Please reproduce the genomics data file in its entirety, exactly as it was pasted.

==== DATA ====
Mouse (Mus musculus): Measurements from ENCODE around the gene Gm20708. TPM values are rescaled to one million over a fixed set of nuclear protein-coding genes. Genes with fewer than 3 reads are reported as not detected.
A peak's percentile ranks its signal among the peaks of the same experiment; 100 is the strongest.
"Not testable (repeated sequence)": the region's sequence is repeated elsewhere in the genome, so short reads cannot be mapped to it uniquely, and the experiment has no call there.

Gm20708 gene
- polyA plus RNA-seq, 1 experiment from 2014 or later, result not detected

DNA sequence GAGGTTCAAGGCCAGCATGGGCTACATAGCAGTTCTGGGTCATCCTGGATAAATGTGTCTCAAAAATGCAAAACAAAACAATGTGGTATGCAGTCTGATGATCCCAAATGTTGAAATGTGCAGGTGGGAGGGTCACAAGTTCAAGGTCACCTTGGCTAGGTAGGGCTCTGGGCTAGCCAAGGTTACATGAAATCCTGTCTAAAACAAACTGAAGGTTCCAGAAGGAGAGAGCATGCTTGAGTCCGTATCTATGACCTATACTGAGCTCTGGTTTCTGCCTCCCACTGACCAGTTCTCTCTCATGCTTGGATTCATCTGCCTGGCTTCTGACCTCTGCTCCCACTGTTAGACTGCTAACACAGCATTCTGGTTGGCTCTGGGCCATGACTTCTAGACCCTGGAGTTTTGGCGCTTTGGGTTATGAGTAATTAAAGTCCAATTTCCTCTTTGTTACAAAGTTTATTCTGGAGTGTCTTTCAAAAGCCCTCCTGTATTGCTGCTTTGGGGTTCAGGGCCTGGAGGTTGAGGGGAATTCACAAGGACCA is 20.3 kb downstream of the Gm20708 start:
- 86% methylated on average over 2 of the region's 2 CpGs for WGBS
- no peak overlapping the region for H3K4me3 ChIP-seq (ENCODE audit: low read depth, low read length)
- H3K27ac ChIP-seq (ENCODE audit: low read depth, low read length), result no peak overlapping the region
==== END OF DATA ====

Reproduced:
Mouse (Mus musculus): Measurements from ENCODE around the gene Gm20708. TPM values are rescaled to one million over a fixed set of nuclear protein-coding genes. Genes with fewer than 3 reads are reported as not detected.
A peak's percentile ranks its signal among the peaks of the same experiment; 100 is the strongest.
"Not testable (repeated sequence)": the region's sequence is repeated elsewhere in the genome, so short reads cannot be mapped to it uniquely, and the experiment has no call there.

Gm20708 gene
- polyA plus RNA-seq, 1 experiment from 2014 or later, result not detected

DNA sequence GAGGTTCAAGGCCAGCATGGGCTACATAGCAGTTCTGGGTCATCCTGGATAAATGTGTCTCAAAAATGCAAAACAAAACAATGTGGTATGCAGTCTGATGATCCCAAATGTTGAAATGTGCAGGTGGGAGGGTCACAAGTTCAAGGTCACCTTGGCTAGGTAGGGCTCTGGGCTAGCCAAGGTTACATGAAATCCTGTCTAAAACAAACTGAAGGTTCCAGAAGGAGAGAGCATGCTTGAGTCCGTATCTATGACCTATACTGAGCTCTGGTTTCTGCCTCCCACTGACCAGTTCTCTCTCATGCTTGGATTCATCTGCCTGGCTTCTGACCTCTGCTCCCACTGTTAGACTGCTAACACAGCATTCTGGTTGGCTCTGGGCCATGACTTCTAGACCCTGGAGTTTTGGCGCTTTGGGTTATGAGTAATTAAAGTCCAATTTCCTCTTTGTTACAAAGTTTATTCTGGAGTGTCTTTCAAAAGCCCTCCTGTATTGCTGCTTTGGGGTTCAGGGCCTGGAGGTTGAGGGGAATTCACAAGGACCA is 20.3 kb downstream of the Gm20708 start:
- 86% methylated on average over 2 of the region's 2 CpGs for WGBS
- no peak overlapping the region for H3K4me3 ChIP-seq (ENCODE audit: low read depth, low read length)
- H3K27ac ChIP-seq (ENCODE audit: low read depth, low read length), result no peak overlapping the region